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Parting wtih Chauncey Billups sweet sorrow for Nuggets

Coaching staff, front office appreciative of Denver native's contributions


It’s a business.

That’s the oft-uttered line that professional athletes, coaches and front-office executives use to sterilize the pain of a breakup.

Sometimes, though, it’s painfully personal.

Including Denver native Chauncey Billups in the trade that sent Carmelo Anthony to the New York Knicks was one of the hardest things Nuggets president Josh Kroenke has ever had to do. Ditto for executive vice president of basketball operations Masai Ujiri.

They weren’t going to pretend otherwise.

Kroenke and Ujiri issued a public apology to Billups, his wife Piper and their three daughters after the trade was finalized Tuesday. The deal came after months of rumors and speculation that included no fewer than eight of the 14 players on Denver’s roster at one time or another.

“One of the main reasons this dragged out so long is I wanted to avoid putting Chauncey in the deal at all costs,” Kroenke said.

“It’s impossible to put into words what Chauncey Billups means to the sport of basketball in Denver, and the community in general. He is Denver basketball, regardless of level – youth, high school, college, pro. Chauncey is Denver basketball.”

Billups won two state titles at George Washington High School and led the University of Colorado to the NCAA Tournament in 1997 before leaving for the NBA after his sophomore year.

He and Piper launched their charitible foundations in Denver in 2009, and Chauncey later started the Chauncey Billups Elite Basketball Academy aimed at identifying and developing the top young players in Colorado and helping them earn college scholarships.

“What a great professional, what a great person, what a great family,” Ujiri said. “He will always be welcome in Denver and he knows that.”

The Nuggets also lauded the professionalism of veteran backup point guard Anthony Carter, who made Denver his year-round home with this wife Cassie and their two sons. Carter had signed a one-year deal with the Nuggets each of the past four seasons.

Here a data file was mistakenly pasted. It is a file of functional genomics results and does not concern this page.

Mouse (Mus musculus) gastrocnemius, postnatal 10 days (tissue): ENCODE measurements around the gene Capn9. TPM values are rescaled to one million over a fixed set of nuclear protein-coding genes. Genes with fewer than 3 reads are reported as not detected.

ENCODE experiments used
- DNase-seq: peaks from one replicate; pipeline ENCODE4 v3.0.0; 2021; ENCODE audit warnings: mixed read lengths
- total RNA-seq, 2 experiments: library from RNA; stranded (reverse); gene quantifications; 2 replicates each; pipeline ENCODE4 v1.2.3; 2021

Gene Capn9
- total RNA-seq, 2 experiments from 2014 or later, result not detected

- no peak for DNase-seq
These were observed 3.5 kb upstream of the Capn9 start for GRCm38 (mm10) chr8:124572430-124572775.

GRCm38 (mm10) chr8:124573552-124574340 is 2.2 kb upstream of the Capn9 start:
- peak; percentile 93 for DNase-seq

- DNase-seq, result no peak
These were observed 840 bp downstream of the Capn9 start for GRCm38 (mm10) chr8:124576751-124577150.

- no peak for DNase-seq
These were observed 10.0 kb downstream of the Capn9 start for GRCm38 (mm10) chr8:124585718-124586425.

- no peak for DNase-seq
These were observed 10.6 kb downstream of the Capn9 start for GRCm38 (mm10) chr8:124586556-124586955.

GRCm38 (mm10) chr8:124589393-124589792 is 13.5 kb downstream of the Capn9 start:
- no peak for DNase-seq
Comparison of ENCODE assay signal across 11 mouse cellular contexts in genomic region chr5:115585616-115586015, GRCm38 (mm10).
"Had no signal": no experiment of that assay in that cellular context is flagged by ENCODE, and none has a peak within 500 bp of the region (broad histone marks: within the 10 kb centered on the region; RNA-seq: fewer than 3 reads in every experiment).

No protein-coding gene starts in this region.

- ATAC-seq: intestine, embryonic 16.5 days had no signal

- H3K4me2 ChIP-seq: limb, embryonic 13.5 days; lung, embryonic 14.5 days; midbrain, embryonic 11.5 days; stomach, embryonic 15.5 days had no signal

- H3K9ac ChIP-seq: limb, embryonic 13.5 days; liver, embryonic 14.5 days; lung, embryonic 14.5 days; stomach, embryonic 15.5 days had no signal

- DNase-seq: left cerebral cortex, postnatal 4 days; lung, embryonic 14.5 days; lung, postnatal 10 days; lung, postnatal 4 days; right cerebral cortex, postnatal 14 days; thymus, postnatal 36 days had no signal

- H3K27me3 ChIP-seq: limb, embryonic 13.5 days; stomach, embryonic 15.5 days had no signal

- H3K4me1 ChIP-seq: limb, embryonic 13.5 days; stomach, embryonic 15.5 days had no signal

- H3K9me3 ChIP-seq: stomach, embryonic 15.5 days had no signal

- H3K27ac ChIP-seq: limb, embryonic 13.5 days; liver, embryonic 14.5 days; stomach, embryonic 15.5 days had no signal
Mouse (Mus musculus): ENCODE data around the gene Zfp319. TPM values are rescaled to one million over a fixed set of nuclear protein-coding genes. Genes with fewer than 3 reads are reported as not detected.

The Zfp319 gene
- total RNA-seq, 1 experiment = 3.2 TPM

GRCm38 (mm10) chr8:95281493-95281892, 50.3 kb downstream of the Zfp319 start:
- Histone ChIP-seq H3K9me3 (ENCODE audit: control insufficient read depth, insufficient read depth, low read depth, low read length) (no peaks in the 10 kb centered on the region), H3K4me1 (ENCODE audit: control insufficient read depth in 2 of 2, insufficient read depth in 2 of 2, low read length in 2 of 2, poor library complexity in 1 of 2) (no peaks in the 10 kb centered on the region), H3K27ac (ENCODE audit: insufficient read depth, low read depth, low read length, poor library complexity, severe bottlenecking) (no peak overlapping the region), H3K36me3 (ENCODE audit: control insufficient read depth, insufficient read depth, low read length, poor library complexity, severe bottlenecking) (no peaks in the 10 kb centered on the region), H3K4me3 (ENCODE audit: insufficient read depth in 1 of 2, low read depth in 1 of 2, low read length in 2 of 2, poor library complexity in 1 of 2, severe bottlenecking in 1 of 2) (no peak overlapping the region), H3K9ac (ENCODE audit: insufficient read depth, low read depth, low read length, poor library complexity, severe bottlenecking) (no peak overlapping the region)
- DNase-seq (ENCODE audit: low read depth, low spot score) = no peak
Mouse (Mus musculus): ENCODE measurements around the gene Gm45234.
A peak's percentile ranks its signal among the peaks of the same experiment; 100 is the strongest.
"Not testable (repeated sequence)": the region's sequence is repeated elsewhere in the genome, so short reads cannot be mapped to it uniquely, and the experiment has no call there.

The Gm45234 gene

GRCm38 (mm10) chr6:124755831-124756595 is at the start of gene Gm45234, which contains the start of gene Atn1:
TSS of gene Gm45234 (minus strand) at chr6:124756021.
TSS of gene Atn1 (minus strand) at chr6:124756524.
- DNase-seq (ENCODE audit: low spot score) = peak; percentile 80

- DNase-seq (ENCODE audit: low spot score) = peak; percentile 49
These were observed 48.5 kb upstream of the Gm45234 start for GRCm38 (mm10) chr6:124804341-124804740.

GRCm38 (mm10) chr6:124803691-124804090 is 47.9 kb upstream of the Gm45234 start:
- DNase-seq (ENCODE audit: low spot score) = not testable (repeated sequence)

With the emergence of second-year point guard Ty Lawson, Carter embraced his role as a mentor and started preparing for a possible coaching career. He appeared in only 14 of Denver’s first 57 games this season but was always ready when called upon.

The Nuggets were 6-2 in games that Carter played more than 10 minutes.

“A.C.’s a winner,” Nuggets coach George Karl said. “He just knows how to win basketball games.”

On weekdays, Carter typically dropped his sons off at school and then headed to the Pepsi Center, where he always had a friendly greeting for his teammates.

“He and Shelden (Williams) were always the first two guys in the gym,” Nuggets forward Al Harrington said. “To come in and see their lockers empty was kind of weird.” Williams and Renaldo Balkman also were swept up in the trade winds.

Williams started the first 26 games of the season while power forward Kenyon Martin recovered from offseason knee surgery. He grabbed 16 rebounds in his Denver debut and averaged 4.7 points and 5.7 rebounds with the Nuggets.

Balkman’s best game came on Dec. 29 when he scored 10 points to help the Nuggets beat the Minnesota Timberwolves without Anthony, Martin, Nene and Harrington.

“Shelly and A.C. and Renaldo all helped us win a handful of games this year,” Karl said. “Wiliams was a guy that came out of training camp and helped us for a long period of time in a good way.”


Aaron Lopez
Aaron J. Lopez is the primary writer for Nuggets.com, providing behind-the-scenes content, including feature stories and video for the site. Before joining the Nuggets in 2009, he spent 15 years covering Colorado sports for the Rocky Mountain News and the Associated Press. Follow him on twitter @Lopez_Nuggets. Aaron's full bio...